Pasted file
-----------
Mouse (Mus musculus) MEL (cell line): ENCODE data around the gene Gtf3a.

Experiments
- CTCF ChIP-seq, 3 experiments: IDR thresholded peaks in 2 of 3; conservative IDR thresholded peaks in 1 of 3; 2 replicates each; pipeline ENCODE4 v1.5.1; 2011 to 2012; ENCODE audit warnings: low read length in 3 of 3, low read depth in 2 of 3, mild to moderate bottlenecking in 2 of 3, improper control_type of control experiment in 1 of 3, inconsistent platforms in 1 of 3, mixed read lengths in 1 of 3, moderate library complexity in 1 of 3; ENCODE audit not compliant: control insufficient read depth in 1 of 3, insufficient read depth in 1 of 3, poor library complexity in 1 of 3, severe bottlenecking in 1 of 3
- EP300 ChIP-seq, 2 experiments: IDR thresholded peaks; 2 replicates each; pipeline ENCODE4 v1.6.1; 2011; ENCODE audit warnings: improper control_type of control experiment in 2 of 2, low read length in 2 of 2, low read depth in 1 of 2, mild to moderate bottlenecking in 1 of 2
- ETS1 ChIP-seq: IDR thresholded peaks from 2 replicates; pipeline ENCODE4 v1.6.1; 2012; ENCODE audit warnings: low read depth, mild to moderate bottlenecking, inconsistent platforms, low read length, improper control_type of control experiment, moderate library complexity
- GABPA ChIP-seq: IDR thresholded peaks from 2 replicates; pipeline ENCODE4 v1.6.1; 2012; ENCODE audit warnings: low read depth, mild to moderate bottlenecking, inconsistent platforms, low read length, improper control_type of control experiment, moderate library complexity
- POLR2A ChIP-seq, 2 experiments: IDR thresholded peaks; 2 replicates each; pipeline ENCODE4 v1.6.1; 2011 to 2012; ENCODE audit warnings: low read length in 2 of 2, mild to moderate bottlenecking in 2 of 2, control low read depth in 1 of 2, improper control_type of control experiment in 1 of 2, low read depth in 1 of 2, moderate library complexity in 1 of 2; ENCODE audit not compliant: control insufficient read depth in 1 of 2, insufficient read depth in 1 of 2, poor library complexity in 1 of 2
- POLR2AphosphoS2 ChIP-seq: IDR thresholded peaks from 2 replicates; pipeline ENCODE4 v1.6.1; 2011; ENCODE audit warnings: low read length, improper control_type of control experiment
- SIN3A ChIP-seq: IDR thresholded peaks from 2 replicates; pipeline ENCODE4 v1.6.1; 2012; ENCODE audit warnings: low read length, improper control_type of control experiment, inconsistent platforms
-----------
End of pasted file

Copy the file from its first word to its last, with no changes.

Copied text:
Mouse (Mus musculus) MEL (cell line): ENCODE data around the gene Gtf3a.

Experiments
- CTCF ChIP-seq, 3 experiments: IDR thresholded peaks in 2 of 3; conservative IDR thresholded peaks in 1 of 3; 2 replicates each; pipeline ENCODE4 v1.5.1; 2011 to 2012; ENCODE audit warnings: low read length in 3 of 3, low read depth in 2 of 3, mild to moderate bottlenecking in 2 of 3, improper control_type of control experiment in 1 of 3, inconsistent platforms in 1 of 3, mixed read lengths in 1 of 3, moderate library complexity in 1 of 3; ENCODE audit not compliant: control insufficient read depth in 1 of 3, insufficient read depth in 1 of 3, poor library complexity in 1 of 3, severe bottlenecking in 1 of 3
- EP300 ChIP-seq, 2 experiments: IDR thresholded peaks; 2 replicates each; pipeline ENCODE4 v1.6.1; 2011; ENCODE audit warnings: improper control_type of control experiment in 2 of 2, low read length in 2 of 2, low read depth in 1 of 2, mild to moderate bottlenecking in 1 of 2
- ETS1 ChIP-seq: IDR thresholded peaks from 2 replicates; pipeline ENCODE4 v1.6.1; 2012; ENCODE audit warnings: low read depth, mild to moderate bottlenecking, inconsistent platforms, low read length, improper control_type of control experiment, moderate library complexity
- GABPA ChIP-seq: IDR thresholded peaks from 2 replicates; pipeline ENCODE4 v1.6.1; 2012; ENCODE audit warnings: low read depth, mild to moderate bottlenecking, inconsistent platforms, low read length, improper control_type of control experiment, moderate library complexity
- POLR2A ChIP-seq, 2 experiments: IDR thresholded peaks; 2 replicates each; pipeline ENCODE4 v1.6.1; 2011 to 2012; ENCODE audit warnings: low read length in 2 of 2, mild to moderate bottlenecking in 2 of 2, control low read depth in 1 of 2, improper control_type of control experiment in 1 of 2, low read depth in 1 of 2, moderate library complexity in 1 of 2; ENCODE audit not compliant: control insufficient read depth in 1 of 2, insufficient read depth in 1 of 2, poor library complexity in 1 of 2
- POLR2AphosphoS2 ChIP-seq: IDR thresholded peaks from 2 replicates; pipeline ENCODE4 v1.6.1; 2011; ENCODE audit warnings: low read length, improper control_type of control experiment
- SIN3A ChIP-seq: IDR thresholded peaks from 2 replicates; pipeline ENCODE4 v1.6.1; 2012; ENCODE audit warnings: low read length, improper control_type of control experiment, inconsistent platforms